Documentary screening and panel event highlights opportunities for Downsview Park and role of nature in urban landscapes
By Riva Finkelstein, kg&a
On October 3rd, ULI Toronto and mixed-use developer TAS brought community members and industry leaders together for an evening that combined a documentary screening of Accidental Parkland, and an expert-led panel about place-making opportunities in Downsview Park.
The event took place on the future site of The Keeley, a mid-rise development located at 3100 Keele Street, directly across the street from Downsview Park. Providing a relevant backdrop for the discussion, plans for The Keeley include a new public park that will visibly connect two very significant urban greenspaces, Downsview Park on the East and Black Creek Ravine on the West.
Moderated energetically by Jane Farrow, public engagement specialist, Department of Works and Deeds, the panel included two spokespeople from the film — Christopher Glaisek, Vice President for Planning and Design, Waterfront Toronto and Chandra Sharma, Director, Watershed Strategies at Toronto and Region Conservation Authority (TRCA). Mazyar Mortazavi, CEO of TAS, also participated in the panel discussion.
Following the screening, Farrow kicked-off the discussion asking what big, bold moves are possible for Downsview Park. Almost 300 acres in size, over the last several years Downsview Park has undergone major landscape improvements including: a pond that has attracted all sorts of wildlife, a local food movement including an apple orchards and several urban farms, a 3km circuit path, a tall grass project and an urban forest. The new Downsview Park subway and GO station, revitalization of the Hangar buildings, upcoming opening of Centennial College, and the sale of adjacent Bombardier Lands is also turning new attention to the value of this major urban green space.
“Downsview Park sits in the middle of two very important water courses,” said Charma. “On the east is the Don River on the West is Humber Valley and Black Creek. So the role this whole area plays is as a vital East-West connection.”
Known for developing projects in up-and-coming neighbourhoods, Mortazavi stressed the opportunity for The Keeley with Downsview Park across the street, and more importantly, the ravine system as a vital piece of community infrastructure. “When you get into the ravine you are in a very lush environment,” says Mortazavi. But the ravine also “acts as a fundamental connector. You can get on a bike from behind this property and bike all the way York University. The bike network there connects to 12km of bike trails that are being built.” You are then connected to Downsview, the largest urban park in Canada, Mortazavi went on to explain.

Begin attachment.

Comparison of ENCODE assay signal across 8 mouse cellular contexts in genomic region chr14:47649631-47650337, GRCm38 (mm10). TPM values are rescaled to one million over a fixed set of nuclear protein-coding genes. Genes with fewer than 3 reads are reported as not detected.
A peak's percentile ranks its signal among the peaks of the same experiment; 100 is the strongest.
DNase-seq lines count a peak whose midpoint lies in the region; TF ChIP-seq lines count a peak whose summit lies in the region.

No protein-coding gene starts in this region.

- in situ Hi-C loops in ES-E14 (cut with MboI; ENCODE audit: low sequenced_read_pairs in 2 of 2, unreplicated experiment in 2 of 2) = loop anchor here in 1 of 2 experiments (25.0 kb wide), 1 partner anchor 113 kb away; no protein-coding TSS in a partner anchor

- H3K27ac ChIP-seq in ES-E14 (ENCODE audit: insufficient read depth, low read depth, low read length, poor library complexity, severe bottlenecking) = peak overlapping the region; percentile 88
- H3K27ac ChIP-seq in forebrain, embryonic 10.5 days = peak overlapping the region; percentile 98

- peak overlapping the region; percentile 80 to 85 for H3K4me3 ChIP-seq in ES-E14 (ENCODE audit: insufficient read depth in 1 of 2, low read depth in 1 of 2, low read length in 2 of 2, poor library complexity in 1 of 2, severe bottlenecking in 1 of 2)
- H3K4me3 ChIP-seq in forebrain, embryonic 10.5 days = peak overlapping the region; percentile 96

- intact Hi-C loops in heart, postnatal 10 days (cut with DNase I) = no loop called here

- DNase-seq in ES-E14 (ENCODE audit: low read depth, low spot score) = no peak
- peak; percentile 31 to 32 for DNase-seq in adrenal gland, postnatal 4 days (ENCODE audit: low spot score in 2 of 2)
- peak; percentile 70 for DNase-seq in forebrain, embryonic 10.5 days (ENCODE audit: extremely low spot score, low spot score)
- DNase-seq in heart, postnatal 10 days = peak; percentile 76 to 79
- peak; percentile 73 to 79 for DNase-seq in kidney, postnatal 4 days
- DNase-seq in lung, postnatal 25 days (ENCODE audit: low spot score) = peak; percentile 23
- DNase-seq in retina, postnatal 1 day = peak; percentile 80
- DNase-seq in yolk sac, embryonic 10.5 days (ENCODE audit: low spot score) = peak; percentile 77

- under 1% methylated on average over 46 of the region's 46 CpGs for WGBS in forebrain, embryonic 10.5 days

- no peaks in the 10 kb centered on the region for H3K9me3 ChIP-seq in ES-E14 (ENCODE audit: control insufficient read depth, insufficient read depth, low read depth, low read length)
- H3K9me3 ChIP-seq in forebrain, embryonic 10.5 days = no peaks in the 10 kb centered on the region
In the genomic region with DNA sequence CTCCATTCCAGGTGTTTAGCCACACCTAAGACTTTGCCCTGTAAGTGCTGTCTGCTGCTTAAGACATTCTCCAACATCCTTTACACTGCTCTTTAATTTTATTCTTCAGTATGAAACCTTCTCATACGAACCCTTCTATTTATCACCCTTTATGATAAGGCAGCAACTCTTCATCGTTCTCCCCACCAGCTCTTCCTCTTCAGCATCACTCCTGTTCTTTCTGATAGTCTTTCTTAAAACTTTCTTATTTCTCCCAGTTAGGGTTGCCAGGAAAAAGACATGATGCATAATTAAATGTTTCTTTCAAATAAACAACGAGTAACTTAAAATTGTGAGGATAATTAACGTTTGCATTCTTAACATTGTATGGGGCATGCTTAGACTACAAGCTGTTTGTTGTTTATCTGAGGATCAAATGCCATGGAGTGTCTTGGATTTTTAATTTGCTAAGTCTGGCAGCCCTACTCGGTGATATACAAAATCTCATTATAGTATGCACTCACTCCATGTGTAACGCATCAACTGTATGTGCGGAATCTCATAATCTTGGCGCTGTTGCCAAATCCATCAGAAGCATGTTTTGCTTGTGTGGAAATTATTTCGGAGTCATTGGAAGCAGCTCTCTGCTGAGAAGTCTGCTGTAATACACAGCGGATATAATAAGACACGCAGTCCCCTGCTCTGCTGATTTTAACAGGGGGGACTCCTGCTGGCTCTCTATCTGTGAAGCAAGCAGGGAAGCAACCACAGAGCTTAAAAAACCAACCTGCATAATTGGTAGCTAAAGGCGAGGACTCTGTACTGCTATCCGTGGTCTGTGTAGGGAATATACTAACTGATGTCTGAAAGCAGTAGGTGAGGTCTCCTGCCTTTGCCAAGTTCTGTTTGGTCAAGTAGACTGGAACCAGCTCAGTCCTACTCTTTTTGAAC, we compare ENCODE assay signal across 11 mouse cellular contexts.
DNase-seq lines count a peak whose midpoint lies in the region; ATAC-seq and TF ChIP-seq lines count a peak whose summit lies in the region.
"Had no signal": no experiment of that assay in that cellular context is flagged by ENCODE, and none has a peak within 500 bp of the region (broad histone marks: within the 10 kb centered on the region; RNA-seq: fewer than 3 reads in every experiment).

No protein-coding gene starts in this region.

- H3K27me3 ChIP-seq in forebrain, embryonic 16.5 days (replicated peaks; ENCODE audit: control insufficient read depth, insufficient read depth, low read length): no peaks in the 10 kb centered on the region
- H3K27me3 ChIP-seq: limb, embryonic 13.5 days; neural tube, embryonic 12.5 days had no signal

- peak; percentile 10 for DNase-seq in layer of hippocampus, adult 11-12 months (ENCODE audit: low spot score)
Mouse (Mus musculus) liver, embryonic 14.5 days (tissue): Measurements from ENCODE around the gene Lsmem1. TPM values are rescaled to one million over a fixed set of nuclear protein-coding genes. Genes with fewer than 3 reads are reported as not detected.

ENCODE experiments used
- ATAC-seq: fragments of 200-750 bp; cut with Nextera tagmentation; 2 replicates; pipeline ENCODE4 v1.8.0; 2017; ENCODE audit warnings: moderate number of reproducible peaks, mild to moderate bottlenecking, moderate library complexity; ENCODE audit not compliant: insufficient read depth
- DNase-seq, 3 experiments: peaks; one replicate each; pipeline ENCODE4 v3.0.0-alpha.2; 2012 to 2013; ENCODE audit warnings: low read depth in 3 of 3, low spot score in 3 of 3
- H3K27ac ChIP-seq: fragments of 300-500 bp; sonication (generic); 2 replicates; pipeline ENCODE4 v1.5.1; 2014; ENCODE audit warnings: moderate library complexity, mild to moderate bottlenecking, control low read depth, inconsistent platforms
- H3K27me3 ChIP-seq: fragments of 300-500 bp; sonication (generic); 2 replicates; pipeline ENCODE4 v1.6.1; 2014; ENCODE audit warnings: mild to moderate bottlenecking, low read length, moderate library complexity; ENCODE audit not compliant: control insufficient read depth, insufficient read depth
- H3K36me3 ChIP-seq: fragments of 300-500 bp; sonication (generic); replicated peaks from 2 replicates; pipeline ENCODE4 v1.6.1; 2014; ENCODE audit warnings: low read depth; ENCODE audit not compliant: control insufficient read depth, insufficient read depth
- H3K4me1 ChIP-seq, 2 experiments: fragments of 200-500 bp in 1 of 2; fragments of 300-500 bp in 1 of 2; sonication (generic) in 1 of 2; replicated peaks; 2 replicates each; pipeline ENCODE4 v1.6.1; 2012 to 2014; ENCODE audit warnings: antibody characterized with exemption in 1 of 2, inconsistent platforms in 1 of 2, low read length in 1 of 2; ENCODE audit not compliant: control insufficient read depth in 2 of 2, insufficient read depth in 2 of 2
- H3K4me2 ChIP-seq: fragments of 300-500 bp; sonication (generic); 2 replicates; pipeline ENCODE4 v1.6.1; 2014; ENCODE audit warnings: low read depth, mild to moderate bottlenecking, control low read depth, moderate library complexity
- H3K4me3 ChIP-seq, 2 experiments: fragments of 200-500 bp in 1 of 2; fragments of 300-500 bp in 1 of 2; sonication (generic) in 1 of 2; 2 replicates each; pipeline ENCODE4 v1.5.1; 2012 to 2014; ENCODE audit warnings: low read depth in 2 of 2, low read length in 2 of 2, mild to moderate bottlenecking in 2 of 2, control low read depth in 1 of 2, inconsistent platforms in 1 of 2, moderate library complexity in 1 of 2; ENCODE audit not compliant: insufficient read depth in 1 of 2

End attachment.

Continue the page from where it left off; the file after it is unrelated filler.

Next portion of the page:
How do you get the community to use Downsview Park? What needs to happen to get people there?
Glaisek, who manages park designs for Waterfront Toronto identified some parallels between Toronto’s Waterfront and Downsview Park. Like the waterfront, Downsview Park is surrounded by heavy car traffic and not many people in the city are familiar with what’s inside the park. Both are also very large-scale projects and “It’s not all going to get build in five years,” said Galisek. From a marketing point of view, “getting people to understand the gems that are there before they have all been enmeshed in the bigger vision would really help keep Downsview in people’s consciousness,” he added.
Having worked on major park designs in New York for 10 years prior to moving to Toronto, Glaisek also shared some international insights.
“Toronto historically has not been able to invest in its parks to the degree other major cities like New York has,” he said. “I think in Toronto, parks have typically been looked at as a necessary relief valve and not an economic driver…If you look at the example of Central Park, it was used as an economic development to make the neighbourhoods around it that much better as well as making it a great park.”
Glaisek also stressed the other component of great parks is the programming diversity within them and how neighbourhood and stakeholder consultations is absolutely critical to developing a program and design. “If you look at Brooklyn Bridge Park it was very much designed for the different Brooklyn communities that surround it and that is reflected in the park. So there are huge barbecuing areas within the park…While lawns and trees are flexible they’re not supportive of getting communities out of their apartment buildings and into the park.”
Farrow unexpectedly shook things up by throwing some questions out to key stakeholders and city building influencers who were in the audience, including Al Rezoski, Manager of Community Planning for North York, James Cox, Sr. Director of Real Estate from Canada Lands and Julian Sleath, CEO of the Bentway. One of the points discussed was the value of parks as huge benefit to society to improve mental health. Sleath expressed how other cities are channeling health care money to large projects like parklands and rejuvenation of public space and as a result are seeing the reliance on public health care programs diminish.
Some community members who attended the event also joined the conversation expressing the importance of community consultations and the need for clearly marked access points.
Mortazavi noted discussions he started to have with the City about adding in a crosswalk on Keele Street and how, on the heels of all the hard community engagement work already done, Downsview Park is now at that magical moment where things are starting to change. “The biggest piece of all this is that we need to have a different kind of conversation focused on collaborative partnerships, Mortazavi said. “We all want the same outcomes – we just need to be talking with each other more.”